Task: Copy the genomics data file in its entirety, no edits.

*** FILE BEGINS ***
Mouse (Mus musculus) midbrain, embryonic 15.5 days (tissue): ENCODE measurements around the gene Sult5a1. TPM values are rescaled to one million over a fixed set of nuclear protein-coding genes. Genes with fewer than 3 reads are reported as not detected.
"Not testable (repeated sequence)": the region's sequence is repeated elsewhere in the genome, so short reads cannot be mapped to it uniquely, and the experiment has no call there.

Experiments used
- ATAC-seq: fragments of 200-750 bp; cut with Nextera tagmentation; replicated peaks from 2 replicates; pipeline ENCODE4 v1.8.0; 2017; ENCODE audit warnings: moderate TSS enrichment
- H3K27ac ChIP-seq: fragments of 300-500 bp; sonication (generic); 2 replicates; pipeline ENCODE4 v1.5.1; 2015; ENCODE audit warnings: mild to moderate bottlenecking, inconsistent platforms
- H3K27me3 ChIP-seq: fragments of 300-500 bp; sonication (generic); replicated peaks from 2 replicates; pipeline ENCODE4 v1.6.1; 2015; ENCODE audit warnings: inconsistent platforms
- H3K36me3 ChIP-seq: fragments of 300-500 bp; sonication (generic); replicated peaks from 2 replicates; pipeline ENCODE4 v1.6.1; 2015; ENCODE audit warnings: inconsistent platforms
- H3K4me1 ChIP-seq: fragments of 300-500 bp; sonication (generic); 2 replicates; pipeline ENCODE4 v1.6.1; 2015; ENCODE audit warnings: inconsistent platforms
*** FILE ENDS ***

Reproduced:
Mouse (Mus musculus) midbrain, embryonic 15.5 days (tissue): ENCODE measurements around the gene Sult5a1. TPM values are rescaled to one million over a fixed set of nuclear protein-coding genes. Genes with fewer than 3 reads are reported as not detected.
"Not testable (repeated sequence)": the region's sequence is repeated elsewhere in the genome, so short reads cannot be mapped to it uniquely, and the experiment has no call there.

Experiments used
- ATAC-seq: fragments of 200-750 bp; cut with Nextera tagmentation; replicated peaks from 2 replicates; pipeline ENCODE4 v1.8.0; 2017; ENCODE audit warnings: moderate TSS enrichment
- H3K27ac ChIP-seq: fragments of 300-500 bp; sonication (generic); 2 replicates; pipeline ENCODE4 v1.5.1; 2015; ENCODE audit warnings: mild to moderate bottlenecking, inconsistent platforms
- H3K27me3 ChIP-seq: fragments of 300-500 bp; sonication (generic); replicated peaks from 2 replicates; pipeline ENCODE4 v1.6.1; 2015; ENCODE audit warnings: inconsistent platforms
- H3K36me3 ChIP-seq: fragments of 300-500 bp; sonication (generic); replicated peaks from 2 replicates; pipeline ENCODE4 v1.6.1; 2015; ENCODE audit warnings: inconsistent platforms
- H3K4me1 ChIP-seq: fragments of 300-500 bp; sonication (generic); 2 replicates; pipeline ENCODE4 v1.6.1; 2015; ENCODE audit warnings: inconsistent platforms